Ryuichi Sakamoto - Playing the Piano/out of Noise (2010)


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By Mark Saleski

The complete list of collaborators attached to pianist/composer/modern day Renaissance man Ryuichi Sakamoto could easily fill the space reserved for a full-length review. The short list includes Brian Wilson, Thomas Dolby, Iggy Pop, David Sylvain, Robbie Robertson, and Daniel Bernard Roumain.

His film score resume, while somewhat more brief, is still equally impressive, including: The Little Buddha, Merry Christmas, Mr. Lawrence, Wild Palms, The Last Emperor, and The Sheltering Sky.

With the release of the double CD Playing The Piano/Out Of Noise, we have a striking document of Sakamoto's talents.

Playing The Piano, as its name implies, features Sakamoto “covering" his own material. Here, Sakamoto reinterprets his compositions for solo piano. It's no wonder he has received so many accolades for his film score work as, even rendered in this sparse environment, the songs feel lush, at times romantic, and always full of melody. Playing The Piano (and the other soundtracks that I now feel compelled to own) will sit nicely on the shelf next to my copy of Thomas Newman's American Beauty.

On Out Of Noise, we hear the other side (OK, one of the other sides) of Sakamoto, in which he explores that mysterious point when music decays in its transition to noise.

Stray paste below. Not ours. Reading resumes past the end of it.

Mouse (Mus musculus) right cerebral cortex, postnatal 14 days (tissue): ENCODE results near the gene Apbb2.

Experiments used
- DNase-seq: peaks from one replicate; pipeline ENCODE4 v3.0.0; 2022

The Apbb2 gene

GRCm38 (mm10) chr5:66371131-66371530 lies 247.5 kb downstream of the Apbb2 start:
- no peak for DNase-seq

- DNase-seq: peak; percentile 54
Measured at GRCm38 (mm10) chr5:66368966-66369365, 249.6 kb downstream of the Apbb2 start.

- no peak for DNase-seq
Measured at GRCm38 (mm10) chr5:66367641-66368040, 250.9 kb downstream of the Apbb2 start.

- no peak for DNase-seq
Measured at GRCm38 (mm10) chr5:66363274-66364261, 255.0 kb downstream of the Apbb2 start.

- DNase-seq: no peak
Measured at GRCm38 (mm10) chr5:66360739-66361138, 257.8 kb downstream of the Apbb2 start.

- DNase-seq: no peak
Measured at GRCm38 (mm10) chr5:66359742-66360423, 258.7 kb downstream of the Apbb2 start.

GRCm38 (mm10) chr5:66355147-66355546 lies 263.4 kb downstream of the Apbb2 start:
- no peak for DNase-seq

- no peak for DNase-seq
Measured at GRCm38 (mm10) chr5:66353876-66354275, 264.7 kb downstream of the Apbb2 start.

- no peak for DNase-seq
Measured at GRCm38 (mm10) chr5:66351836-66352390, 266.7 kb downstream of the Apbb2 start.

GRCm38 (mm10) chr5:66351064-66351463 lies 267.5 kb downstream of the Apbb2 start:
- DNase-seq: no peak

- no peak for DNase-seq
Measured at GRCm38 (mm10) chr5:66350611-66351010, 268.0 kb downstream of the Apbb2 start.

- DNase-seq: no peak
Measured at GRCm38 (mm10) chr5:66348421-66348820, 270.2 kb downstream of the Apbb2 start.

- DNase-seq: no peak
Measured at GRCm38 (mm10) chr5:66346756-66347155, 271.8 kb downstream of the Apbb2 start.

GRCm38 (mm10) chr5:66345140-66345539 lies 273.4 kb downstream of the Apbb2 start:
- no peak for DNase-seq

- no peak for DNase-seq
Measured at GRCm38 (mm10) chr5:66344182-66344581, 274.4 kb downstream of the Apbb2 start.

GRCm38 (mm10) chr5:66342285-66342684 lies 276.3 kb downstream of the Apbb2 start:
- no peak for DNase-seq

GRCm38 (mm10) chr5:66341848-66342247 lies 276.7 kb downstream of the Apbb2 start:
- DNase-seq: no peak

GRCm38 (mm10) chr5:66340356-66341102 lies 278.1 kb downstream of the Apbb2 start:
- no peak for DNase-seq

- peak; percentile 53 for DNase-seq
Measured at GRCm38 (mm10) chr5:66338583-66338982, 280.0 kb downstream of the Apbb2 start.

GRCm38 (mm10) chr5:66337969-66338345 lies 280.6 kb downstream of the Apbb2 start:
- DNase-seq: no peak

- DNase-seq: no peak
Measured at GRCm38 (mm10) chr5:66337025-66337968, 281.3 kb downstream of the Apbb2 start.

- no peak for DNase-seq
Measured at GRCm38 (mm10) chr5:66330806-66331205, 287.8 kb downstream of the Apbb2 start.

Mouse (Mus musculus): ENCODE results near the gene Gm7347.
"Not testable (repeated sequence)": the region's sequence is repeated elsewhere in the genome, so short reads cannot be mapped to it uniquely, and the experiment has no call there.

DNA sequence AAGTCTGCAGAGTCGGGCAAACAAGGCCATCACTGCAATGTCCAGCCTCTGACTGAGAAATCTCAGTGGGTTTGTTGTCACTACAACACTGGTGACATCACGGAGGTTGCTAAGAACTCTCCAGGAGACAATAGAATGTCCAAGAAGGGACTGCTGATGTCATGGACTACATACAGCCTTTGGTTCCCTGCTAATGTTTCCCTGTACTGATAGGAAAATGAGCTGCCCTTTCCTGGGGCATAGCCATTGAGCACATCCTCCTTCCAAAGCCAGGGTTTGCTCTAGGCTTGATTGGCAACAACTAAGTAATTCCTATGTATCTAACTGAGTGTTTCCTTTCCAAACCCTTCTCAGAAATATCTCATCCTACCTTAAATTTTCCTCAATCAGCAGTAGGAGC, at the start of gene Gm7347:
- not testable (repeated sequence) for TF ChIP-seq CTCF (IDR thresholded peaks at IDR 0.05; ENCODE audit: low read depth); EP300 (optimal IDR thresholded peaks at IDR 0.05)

The disc opens with “Hibari," a piano piece that at first sounds like a continuation of Playing The Piano, though the repetition and subtle use of dissonance make it stand apart from anything in the former collection. And it's that bit of discordance that hints at the future.

“Hwit" follows with a long series of slowly evolving violin arpeggios that build intensity in a way that brings to mind Gorecki. The tension continues to build throughout the piece, pushed along by the idea (your own) that something just has to happen soon...

Much of Sakamoto's work is heavily influenced by his involvement with climate change activism. During his trip to Greenland with the Cape Farewell Project, Sakamoto recorded on the surface of a glacier as well as under the water of the Arctic Sea. This resulted in some truly haunting samples to be used for source material. My ear parts were particularly enamoured of “Ice," which begins with droplet noises before beginning to morph into what sounds like a musical sketch of water's journey across “Glacier."

Out Of Noise is the kind of music that can take a long time to unfold in the listener's head. The great thing is that subsequent listening sessions freely provide “new" details: exactly like an ever-changing glacier, even better—exactly like those decaying fragments the go on forever after the music has stopped.

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This story appears courtesy of Something Else!.
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